Vote nears on Spotswood’s $9.3M request

Staff Writer

With the $9.3 million referendum in Spotswood only a few weeks away, the district superintendent heard concerns from residents about the potential tax impact, as well as the need for the repairs planned for the district’s four schools.

“That is quite a bit, a big increase for the average homeowner and taxpayer,” said resident Cheryl Bess about the proposed increase of $9.80 a month in taxes paid the school district. “With the participation rate in the labor market going down, fewer people are working. The taxpayers aren’t getting increases; they’re not moving ahead.”

At the Oct. 5 Borough Council meeting, Superintendent of Schools Dr. Scott Rocco presented facts about the referendum.

The Nov. 3 referendum will ask residents to decide if they want to fund $9.3 million worth of improvements to the four district schools.

According to Rocco, if the referendum is approved by voters, the state will kick in $3.1 million in the form of grants and debt service aid.

Bess also questioned whether the district advertised the referendum because the proposed tax increases, she said, could be a burden on some families in the borough.

“I do not think that, once the average taxpayer finds out the cost of this project to us, they will be in favor of voting for a tax increase,” said Bess.

According to Rocco, the district is trying to get the word out through social media, placing ads on government buildings as well as through local newspapers and cable news channels.

“We’re using a couple different avenues to get information out,” said Rocco in response to Bess’s comments. Rocco also expressed interest in meeting with community members who wish to speak about the referendum if they call his office.

Resident Terry Gunn asked what the proposed referendum changes would do to raise the caliber of teachers at the district. “How is that raising the caliber of a staff member?” Rocco responded, “I think if someone were to walk into our buildings and find them in disrepair or see a condemn sign on the bleachers on the football field, or the fact that our track team would have to have practice off site, I think it would lower the caliber of candidates who would want to come to our building.”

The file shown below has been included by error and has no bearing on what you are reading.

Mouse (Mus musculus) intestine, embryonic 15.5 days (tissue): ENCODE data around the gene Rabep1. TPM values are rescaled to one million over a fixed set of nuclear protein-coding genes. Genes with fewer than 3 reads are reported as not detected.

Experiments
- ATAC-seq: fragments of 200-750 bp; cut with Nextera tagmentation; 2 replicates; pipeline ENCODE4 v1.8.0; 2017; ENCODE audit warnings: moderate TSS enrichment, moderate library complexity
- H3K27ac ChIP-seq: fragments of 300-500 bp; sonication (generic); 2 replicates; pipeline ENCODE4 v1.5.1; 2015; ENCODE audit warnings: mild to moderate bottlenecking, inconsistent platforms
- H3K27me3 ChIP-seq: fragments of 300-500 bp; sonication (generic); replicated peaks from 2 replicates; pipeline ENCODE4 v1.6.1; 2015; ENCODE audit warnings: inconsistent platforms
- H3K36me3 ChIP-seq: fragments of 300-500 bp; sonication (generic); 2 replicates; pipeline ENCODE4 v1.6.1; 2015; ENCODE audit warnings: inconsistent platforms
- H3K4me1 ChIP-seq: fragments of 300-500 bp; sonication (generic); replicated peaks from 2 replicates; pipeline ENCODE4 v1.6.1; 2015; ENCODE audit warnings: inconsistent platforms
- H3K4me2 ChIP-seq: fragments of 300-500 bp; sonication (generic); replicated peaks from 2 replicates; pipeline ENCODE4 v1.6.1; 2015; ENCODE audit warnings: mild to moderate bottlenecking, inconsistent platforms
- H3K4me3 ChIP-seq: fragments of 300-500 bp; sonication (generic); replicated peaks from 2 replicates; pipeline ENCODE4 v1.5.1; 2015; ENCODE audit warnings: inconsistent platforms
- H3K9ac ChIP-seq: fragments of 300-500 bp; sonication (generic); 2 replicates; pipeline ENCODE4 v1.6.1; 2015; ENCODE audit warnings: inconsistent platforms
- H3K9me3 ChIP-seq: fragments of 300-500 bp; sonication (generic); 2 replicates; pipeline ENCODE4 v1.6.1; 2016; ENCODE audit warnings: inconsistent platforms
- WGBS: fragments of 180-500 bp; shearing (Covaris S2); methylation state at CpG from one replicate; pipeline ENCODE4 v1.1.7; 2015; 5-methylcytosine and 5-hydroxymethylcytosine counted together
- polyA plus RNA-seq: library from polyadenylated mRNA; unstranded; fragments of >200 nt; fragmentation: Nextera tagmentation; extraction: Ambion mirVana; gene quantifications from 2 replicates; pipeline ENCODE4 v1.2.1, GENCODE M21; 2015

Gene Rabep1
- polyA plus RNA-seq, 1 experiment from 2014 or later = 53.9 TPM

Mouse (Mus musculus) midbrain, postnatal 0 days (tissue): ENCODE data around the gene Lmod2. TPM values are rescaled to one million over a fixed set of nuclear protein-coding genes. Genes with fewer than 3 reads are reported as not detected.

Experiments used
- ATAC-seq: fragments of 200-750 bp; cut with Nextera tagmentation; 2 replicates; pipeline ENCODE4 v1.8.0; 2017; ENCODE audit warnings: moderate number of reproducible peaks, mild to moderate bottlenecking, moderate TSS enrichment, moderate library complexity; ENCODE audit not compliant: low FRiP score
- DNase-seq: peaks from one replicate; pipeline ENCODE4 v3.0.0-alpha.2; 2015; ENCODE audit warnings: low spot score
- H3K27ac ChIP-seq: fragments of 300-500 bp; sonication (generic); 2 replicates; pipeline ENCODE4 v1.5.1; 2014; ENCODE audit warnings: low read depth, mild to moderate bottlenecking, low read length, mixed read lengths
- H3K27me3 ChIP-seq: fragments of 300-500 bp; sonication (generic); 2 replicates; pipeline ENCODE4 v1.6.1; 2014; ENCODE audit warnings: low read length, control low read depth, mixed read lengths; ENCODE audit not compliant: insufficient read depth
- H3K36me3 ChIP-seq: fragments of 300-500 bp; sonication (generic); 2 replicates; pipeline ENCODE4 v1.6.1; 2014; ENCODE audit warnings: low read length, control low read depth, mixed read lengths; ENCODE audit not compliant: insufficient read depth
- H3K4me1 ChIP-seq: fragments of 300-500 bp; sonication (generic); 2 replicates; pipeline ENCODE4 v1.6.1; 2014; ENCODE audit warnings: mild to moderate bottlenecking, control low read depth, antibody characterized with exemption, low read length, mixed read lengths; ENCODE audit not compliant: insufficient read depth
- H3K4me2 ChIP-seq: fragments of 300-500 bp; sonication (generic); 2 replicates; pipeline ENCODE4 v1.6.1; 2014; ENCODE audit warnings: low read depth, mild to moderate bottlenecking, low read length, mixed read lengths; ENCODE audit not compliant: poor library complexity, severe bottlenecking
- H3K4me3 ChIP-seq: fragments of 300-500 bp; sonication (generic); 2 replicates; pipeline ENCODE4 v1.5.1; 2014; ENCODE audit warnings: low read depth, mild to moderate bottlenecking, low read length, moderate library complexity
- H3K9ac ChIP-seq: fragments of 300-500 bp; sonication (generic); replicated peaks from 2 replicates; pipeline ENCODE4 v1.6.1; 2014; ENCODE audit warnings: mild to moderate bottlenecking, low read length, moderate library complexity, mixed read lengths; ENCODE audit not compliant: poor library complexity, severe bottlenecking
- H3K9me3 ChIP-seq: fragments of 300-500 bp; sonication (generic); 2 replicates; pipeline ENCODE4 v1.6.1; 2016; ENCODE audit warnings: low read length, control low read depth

Other residents voiced their approval of the referendum.

“It sounds like we really need those renovations. It won’t just be good for the kids, but it will be good for the whole town. The kids aren’t the only ones who use those buildings,” said borough resident Frank Kardashian.

“I expect every year my taxes are going to go up. I’m not foolish, but just do what you got to do. I don’t like to pay taxes, but if you want to have good facilities you have to pay the piper.”

At Spotswood High School, the funding would provide security cameras with video backup; telecommunication system upgrades; HVAC upgrades, as well as energyefficient roof and window re-placement; locker room renovations; and bleacher and track replacements.

Improvements at Memorial Middle School would include upgrades to the telecommunication system as well as roof replacement.

At E. R. Appleby and G. Austin Schoenly elementary schools, improvements would include upgrades to security cameras, fire alarms, ventilation systems telecommunications, and playground surfaces.

Children from Spotswood, Helmetta and Milltown attend the district schools.

If the referendum passes, school taxes in Spotswood would increase by $9.80 for a home assessed at the borough average of $255,026.

In Helmetta, the increase would be $8.29 for a home assessed at the borough average of $205,545.

Taxpayers in Milltown, which sends around 280 students to the high school, would see an increase of 54 cents in school taxes for a home assessed at the borough average of $163,634.